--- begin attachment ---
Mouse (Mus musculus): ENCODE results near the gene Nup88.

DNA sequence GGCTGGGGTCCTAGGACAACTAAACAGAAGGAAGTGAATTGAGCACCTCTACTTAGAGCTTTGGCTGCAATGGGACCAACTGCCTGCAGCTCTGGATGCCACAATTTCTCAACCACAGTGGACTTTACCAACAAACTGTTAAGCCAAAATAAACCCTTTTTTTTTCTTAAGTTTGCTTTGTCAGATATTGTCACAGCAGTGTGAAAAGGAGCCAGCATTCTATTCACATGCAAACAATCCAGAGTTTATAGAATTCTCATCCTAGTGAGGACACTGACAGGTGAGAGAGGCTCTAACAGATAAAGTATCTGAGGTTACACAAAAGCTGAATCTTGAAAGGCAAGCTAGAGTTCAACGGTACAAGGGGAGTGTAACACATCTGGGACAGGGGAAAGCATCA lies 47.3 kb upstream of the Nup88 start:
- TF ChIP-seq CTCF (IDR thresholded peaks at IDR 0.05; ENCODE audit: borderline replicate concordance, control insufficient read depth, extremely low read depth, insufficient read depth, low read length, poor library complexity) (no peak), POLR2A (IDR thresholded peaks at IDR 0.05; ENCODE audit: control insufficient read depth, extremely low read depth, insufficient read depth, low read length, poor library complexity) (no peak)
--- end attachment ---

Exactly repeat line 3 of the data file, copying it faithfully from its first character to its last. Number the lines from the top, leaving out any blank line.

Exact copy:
- TF ChIP-seq CTCF (IDR thresholded peaks at IDR 0.05; ENCODE audit: borderline replicate concordance, control insufficient read depth, extremely low read depth, insufficient read depth, low read length, poor library complexity) (no peak), POLR2A (IDR thresholded peaks at IDR 0.05; ENCODE audit: control insufficient read depth, extremely low read depth, insufficient read depth, low read length, poor library complexity) (no peak)